MLS served a purpose when it originally emerged over a quarter of a century ago, aiming to provide stability where there had previously been uncertainty. But, contrary to what is often promoted, there is more to soccer in the US (and indeed in Canada) than MLS, and soccer in the US didn’t begin in 1996, or 1988, 1994, or indeed in 1968 with NASL etc.

Just as MLS can be guilty of ignoring what came before it with regards to the sport in the country, it can also be guilty of neglecting what will come in the future beyond its own expansion, and beyond its own closed shop.

For example, MLS clubs are increasingly encroaching on the ‘lower leagues’, with the United Soccer League (USL) fast becoming little more than an MLS reserve division.

Given its structure, growth beyond its own expansion teams is not something you would expect MLS to be interested in either, so other organisations and clubs need to become more interested and more active in looking at the opportunities the next decade of soccer will offer.

The 2026 World Cup could be vitally important for the future of soccer in the United States, but its real impact could be away from MLS.

MLS – More Local Soccer

If soccer in the US is to thrive, it needs to be more local, county-based and city-based. The single-entity closed structure of MLS doesn’t allow for this beyond areas that are lucky enough to have an MLS ‘franchise’ and/or MLS academy on their doorstep.

Players from other regions of this huge country can often struggle to find a pathway to the top. Take the recent example of Bryan Reynolds, who was able to find a way into the FC Dallas academy but faced logistical issues in doing so having grown up in Fort Worth.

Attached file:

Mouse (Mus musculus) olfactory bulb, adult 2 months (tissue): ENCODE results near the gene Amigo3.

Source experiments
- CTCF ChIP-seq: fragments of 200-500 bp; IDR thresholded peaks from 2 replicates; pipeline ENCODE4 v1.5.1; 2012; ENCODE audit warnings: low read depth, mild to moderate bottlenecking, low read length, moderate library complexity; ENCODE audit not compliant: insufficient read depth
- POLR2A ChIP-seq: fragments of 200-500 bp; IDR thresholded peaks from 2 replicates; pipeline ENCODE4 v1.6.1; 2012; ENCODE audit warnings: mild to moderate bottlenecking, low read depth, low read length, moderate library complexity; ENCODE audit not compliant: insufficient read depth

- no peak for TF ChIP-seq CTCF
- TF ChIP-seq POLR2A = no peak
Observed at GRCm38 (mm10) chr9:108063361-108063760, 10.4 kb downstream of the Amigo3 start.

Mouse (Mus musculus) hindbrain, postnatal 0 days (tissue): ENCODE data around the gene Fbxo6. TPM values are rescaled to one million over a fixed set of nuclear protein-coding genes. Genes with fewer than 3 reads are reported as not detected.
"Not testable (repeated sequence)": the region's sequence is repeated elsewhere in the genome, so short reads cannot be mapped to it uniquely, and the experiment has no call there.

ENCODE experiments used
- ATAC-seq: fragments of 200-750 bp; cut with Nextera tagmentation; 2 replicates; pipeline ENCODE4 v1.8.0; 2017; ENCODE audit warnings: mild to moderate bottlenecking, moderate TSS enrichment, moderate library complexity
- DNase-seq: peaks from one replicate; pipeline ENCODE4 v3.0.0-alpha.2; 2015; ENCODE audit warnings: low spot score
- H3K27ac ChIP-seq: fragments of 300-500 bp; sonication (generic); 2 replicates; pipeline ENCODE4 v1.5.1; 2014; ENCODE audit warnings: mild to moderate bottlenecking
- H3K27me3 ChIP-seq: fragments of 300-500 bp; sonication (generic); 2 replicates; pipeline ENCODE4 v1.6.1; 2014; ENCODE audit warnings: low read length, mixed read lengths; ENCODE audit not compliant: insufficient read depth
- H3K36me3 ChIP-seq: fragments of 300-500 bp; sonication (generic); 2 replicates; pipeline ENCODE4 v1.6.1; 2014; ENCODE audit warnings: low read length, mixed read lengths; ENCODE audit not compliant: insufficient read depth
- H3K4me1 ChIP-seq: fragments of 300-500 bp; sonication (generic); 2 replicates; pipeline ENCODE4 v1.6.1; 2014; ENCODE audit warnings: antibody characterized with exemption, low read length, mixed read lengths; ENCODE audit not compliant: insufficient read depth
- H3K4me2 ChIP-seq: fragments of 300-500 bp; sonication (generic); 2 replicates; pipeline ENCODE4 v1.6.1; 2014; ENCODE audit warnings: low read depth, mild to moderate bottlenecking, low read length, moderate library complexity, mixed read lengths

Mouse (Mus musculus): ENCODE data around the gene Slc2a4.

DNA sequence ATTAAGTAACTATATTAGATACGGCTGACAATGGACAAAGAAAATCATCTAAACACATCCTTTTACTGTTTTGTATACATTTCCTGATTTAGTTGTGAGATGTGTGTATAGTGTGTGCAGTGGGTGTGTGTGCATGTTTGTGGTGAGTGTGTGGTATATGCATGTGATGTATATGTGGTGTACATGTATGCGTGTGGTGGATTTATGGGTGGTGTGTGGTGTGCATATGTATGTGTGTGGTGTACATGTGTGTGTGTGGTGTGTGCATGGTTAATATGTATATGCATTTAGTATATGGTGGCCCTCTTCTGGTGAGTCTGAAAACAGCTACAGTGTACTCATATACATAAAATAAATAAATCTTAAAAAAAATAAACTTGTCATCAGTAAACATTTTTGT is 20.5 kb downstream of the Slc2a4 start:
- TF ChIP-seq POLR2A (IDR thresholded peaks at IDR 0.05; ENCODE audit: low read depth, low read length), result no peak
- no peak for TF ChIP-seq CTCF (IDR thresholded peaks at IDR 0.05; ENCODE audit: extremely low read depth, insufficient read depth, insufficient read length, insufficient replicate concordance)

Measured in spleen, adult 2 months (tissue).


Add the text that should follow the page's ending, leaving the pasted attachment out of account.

It feels like Dallas and Fort Worth are so close that this wouldn’t be an issue, but given the sheer scale of America this is not the case and there is a considerable distance between the two cities.

Had Reynolds’ family not been able to make sacrifices to aid their son’s soccer development, or not had the resources to move 50 miles from Forth Worth to Frisco where the FC Dallas academy is based, it’s unlikely that the promising right-back would have reached the level he has — a level that saw him interest Juventus and eventually make a move to Roma this summer.

It’s all about opportunity, and these opportunities should be available at local level, not just at franchise level.

MLS academies have been doing admirable work in recent years, looking to abolish the pay-to-play system in favour of something more open and accessible, but as seen in Reynolds’ case and that of countless others, families still need to make sacrifices. Not all families can afford to do so. Just as there are a limited number of MLS clubs, there are also a limited number of MLS academies, and this leads to limited opportunities.

Bryan Reynolds FC Dallas Juventus

Bryan Reynolds (left) in action for FC Dallas in 2019

The restructuring of the soccer academy landscape in the US, with more focus on development within communities, rather than milking middle-class families for money and excluding others altogether, should be part of this change in direction afforded by 2026.

Opportunity to Restructure away from MLS

This would be facilitated by a restructuring of lower league and grassroots soccer — where many of the clubs, facilities, and the will to carry it out may already exist — and defining a clear pathway for player and club development on a soccer league pyramid.

Just as the 1994 World Cup bid led to the creation of a new structure in the shape of MLS, the real opportunity of the 2026 World Cup may lie in the shape of a new organisation outside of MLS.

It’s a chance to create a structure for soccer in the country which isn’t solely reliant on a league that is effectively a group of shareholders invested in a company. Some MLS clubs are still treated more like shares than clubs.

“Major League Soccer is structured as a single, limited liability company (single-entity),” reads an explainer on the official MLS website**.